President Bush has reaffirmed his commitment to reaching a free trade agreement with Colombia, though he acknowledges striking a deal will not be easy. He spoke after talks at the White House with Colombian President Alvaro Uribe.
President Bush leaves no doubt there is a lot of work to be done. But he says the United States will negotiate in good faith.
He says the goal is an agreement that is good for both countries. "I'm very hopeful we will reach a conclusion. Trade agreements are never easy, and that's what's very important to understand. But in my judgment, and by the way, I, too, have to convince the American people of the importance of trade agreements, in my judgment an agreement with this important country, Colombia, will be a very important agreement. And so we're working hard," he said.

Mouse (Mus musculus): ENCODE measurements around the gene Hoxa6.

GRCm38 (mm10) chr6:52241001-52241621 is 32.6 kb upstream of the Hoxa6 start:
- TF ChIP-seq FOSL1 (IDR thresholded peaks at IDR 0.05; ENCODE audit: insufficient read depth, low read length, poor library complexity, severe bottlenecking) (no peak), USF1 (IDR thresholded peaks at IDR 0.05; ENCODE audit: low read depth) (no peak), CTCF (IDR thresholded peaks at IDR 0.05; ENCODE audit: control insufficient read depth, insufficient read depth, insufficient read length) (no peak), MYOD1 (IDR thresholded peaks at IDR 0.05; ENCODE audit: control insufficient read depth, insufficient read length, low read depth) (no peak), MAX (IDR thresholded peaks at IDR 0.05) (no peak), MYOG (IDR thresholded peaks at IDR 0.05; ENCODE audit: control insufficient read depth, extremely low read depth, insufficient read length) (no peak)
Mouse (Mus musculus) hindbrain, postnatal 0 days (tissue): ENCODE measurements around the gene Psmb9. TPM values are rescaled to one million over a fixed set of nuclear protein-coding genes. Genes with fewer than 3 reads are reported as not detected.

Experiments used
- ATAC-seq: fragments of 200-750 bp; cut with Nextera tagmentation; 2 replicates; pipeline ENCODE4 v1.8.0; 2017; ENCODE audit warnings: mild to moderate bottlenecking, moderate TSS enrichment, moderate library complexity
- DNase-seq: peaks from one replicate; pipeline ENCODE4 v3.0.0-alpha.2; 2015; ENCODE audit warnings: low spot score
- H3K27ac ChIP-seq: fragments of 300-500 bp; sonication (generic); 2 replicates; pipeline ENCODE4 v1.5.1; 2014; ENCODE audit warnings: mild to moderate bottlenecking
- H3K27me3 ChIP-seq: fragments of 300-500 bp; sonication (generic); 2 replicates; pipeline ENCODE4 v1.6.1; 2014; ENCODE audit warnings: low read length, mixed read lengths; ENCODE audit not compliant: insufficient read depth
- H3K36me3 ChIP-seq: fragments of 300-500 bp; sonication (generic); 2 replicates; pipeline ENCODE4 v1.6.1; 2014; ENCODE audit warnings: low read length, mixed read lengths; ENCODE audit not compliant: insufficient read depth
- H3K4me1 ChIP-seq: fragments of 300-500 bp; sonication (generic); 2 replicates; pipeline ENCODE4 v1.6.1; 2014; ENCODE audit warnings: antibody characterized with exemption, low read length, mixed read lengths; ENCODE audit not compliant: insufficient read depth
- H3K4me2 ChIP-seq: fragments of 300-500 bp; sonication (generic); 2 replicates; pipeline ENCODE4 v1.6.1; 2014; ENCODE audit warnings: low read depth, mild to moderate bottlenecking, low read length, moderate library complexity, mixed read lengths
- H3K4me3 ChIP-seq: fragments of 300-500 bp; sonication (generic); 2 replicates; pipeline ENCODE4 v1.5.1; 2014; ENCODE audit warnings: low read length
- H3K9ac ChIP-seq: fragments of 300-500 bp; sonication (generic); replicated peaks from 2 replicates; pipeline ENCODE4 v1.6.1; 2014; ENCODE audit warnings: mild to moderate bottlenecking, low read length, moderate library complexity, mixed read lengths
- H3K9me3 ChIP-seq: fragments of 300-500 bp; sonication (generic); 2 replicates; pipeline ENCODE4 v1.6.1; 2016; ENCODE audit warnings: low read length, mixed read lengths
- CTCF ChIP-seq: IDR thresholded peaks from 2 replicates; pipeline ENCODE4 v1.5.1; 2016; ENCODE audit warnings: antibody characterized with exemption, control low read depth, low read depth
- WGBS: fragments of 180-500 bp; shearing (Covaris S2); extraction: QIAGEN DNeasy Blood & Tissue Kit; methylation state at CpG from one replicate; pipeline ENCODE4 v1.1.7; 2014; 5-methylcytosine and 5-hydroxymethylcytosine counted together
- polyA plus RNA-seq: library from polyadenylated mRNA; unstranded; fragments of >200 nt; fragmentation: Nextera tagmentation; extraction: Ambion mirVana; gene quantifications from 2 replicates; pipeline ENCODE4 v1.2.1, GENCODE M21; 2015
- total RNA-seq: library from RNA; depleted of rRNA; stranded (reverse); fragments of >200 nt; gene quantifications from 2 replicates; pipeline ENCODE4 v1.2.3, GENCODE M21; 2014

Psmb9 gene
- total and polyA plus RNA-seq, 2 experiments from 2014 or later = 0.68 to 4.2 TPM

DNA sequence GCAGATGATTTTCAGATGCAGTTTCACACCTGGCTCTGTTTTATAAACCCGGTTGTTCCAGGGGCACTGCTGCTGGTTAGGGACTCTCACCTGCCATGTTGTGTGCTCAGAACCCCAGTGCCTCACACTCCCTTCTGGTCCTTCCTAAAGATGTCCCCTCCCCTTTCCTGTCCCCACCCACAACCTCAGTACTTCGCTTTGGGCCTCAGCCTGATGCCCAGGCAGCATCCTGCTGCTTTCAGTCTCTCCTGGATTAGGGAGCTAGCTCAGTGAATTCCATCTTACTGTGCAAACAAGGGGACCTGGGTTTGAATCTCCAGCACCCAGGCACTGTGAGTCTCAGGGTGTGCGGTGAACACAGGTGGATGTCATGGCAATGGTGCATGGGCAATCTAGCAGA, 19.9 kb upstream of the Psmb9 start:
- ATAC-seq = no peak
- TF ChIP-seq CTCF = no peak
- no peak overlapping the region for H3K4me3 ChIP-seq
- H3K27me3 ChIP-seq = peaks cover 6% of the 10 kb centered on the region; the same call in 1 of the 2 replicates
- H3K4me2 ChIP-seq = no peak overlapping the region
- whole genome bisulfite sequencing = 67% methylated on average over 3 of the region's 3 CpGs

The negotiations have been under way for almost two years, and pushing them forward was the Colombian leader's main focus during his visit to Washington.
During a brief question and answer session at the end of their White House talks, President Bush was asked if he sees a link between promoting free trade and fighting narco-trafficking. "We've had a lot of discussions about crop substitution and micro loans for people to be able to develop ways to make a living that is distinct from and different from being involved in the drug trade. And so absolutely we understand the connection between trade of legal products in a free way between nations as a way to compete against illegal activities," he said.
This was the third meeting between the two presidents in just six months. Mr.Bush hosted the Colombian leader at his Texas ranch last August, and the two met last November in Argentina during the Summit of the Americas.